DESPITE withholding some core information about the new Mustang Shelby GT500’s powertrain, the early numbers suggest that Ford has revealed one of the most exciting engines of the year.
The supercharged bent-eight is reported to develop big power, and sounds as tough as a bare-knuckle boxing dinosaur.
Currently, Ford isn’t revealing exact power and performance figures for the GT550, instead stating it will produce “more than” 522kW (no torque figure is provided), crack the 0-97km/h sprint in the mid-3.0 second bracket, and cut a sub-11 second quarter mile. Those are bona fide supercar numbers.
The Blue Oval’s being surprisingly tight-lipped around much of the GT500’s technical information and final performance figures – wanting instead to drip-feed titbits until the car is launched later this year.
However, the company has let slip some of the details behind the supercharged V8.
The 5.2-litre engine which powers the GT500 starts life as the block which is fitted to the naturally-aspirated GT350 – known as the Voodoo engine.
While it started life identically to the GT350’s power unit, Ford’s engineers had to modify the block significantly to cope with the extra boost and power associated with supercharging.
Changes include longer bolts for the cylinder heads, new gaskets, additional cooling units, and new seals, along with modified cylinder heads designed to cope with the extra heat and pressure.
Allowing the engine to huff down more air is a 2.65-litre Roots-type supercharger, which pumps 12psi of boost. The intercooler for the Eaton-built supercharger is hidden between the engine’s cylinder banks to keep the centre of gravity as low as possible.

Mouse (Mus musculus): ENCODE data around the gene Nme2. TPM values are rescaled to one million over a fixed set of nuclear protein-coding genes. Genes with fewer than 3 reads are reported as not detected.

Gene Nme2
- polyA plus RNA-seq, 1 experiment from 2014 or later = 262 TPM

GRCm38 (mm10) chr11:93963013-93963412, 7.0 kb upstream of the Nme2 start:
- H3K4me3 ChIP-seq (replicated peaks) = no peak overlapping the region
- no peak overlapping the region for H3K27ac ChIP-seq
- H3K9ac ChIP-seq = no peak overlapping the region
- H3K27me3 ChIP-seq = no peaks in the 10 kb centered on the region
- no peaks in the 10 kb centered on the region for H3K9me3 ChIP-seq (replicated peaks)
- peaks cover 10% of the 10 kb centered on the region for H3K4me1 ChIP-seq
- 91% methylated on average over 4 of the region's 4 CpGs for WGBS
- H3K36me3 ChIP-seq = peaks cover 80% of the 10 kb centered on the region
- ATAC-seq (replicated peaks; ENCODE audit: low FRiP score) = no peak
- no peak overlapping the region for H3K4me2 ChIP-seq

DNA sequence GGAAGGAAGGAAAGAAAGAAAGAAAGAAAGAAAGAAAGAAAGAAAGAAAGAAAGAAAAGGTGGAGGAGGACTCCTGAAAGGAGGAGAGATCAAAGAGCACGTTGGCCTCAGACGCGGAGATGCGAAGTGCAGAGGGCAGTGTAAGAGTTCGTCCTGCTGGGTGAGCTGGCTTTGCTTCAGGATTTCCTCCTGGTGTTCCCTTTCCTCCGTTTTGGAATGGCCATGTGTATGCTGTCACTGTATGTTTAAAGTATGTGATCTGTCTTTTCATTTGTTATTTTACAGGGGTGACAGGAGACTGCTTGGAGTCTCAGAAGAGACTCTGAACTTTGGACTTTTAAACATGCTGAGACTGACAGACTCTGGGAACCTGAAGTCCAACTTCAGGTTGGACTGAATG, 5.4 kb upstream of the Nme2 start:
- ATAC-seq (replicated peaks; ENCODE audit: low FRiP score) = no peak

Speaking of intercoolers, the GT500 has no fewer than eight heat exchangers – two for the engine, two for the supercharger, one for the transmission, one for the oil, one for the rear axle, and an air conditioning condenser.
When fitted to the GT350, the Voodoo engine has a flat-plane crank, which allows the atmo ‘stang to rev to a higher 8250rpm redline.
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This was replaced with a traditional cross-plane crankshaft, with Carl Widmann, chief engineer at Ford Performance, telling Road and Track that the GT350’s crankshaft wouldn’t have had the same benefit in the GT500.
“You don't really need it,” he explains. “Because you’ve got such a short runner off the supercharger … you don’t get a benefit going to a flat plane.”
The GT500’s gaping maw isn’t some frivolous design either, with the engineering team making the frontal opening twice as large as the GT350’s for better cooling.
All that work results in the GT500 having the most powerful engine ever fitted to a roadgoing car in Ford’s history.
Grunt is transferred from the engine to rear treads via a dual-clutch transmission – a first in Mustang history.
The seven-speed unit is supplied by Tremec, and delivers power through a carbonfibre driveshaft and Torsen limited-slip differential. It’s rumoured that this DCT transmission will also be supplied to General Motors for the mid-engined Corvette C8.
While it’s not coming to Australia officially, Mustang Motorsport will be bringing the car Down Under in very limited numbers.